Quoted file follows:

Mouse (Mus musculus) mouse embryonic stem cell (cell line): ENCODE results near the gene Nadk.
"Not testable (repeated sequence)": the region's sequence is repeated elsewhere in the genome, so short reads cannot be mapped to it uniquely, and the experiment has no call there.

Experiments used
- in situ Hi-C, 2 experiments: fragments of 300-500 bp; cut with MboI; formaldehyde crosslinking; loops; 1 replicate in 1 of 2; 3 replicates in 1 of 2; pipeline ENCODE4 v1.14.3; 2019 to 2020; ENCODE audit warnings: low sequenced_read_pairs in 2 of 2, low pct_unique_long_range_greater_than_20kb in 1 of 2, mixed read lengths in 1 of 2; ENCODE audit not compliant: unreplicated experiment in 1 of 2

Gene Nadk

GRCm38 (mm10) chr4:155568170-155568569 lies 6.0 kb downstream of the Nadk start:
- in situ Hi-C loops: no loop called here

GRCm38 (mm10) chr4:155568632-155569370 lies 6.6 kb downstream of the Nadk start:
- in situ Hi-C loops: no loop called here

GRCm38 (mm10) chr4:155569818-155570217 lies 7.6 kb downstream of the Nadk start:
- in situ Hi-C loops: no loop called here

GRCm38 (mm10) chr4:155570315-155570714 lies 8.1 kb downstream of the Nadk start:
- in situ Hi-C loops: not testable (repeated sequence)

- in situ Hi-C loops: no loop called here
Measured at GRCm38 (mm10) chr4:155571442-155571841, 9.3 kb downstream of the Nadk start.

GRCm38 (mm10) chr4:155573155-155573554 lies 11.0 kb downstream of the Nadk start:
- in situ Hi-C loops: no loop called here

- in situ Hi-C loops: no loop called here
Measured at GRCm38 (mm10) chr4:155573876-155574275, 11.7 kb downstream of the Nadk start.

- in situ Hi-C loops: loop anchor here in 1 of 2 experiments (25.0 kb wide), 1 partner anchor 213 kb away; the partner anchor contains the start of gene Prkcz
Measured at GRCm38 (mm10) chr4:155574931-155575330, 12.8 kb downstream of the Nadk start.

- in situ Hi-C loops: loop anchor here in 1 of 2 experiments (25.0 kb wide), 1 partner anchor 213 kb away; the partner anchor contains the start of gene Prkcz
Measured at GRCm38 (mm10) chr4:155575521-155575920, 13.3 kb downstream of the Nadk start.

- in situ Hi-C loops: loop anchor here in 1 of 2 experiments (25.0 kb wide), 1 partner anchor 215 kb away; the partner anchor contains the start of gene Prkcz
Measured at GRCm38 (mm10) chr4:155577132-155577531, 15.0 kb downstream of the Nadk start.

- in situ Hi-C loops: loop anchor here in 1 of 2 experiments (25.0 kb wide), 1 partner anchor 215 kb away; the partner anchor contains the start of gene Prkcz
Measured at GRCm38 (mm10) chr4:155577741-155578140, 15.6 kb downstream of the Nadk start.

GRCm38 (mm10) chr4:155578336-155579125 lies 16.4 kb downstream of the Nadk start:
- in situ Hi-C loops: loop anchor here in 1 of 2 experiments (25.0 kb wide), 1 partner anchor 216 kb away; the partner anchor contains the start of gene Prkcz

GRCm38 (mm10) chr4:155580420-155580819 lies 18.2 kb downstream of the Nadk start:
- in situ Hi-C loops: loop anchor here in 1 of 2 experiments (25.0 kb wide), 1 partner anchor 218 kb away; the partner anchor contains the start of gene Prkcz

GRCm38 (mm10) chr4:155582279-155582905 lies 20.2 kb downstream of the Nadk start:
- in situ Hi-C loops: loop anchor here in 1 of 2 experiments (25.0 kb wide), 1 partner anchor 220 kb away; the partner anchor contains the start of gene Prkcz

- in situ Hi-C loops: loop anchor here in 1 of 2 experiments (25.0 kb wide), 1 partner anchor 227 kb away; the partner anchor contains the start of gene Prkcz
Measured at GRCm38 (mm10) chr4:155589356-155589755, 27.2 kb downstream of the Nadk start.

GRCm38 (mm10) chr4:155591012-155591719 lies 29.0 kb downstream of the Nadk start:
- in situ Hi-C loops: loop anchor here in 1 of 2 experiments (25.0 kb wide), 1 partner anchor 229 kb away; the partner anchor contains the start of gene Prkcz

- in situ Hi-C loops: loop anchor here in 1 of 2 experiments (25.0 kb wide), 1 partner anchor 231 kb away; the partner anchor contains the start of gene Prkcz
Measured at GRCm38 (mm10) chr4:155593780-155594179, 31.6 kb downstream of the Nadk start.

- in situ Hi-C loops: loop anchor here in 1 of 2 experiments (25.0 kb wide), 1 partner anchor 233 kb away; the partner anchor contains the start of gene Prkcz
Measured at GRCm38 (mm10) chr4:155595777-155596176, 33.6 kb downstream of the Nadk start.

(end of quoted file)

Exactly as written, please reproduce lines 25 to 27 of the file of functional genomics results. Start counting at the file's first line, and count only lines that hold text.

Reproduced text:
Measured at GRCm38 (mm10) chr4:155577132-155577531, 15.0 kb downstream of the Nadk start.

- in situ Hi-C loops: loop anchor here in 1 of 2 experiments (25.0 kb wide), 1 partner anchor 215 kb away; the partner anchor contains the start of gene Prkcz
Measured at GRCm38 (mm10) chr4:155577741-155578140, 15.6 kb downstream of the Nadk start.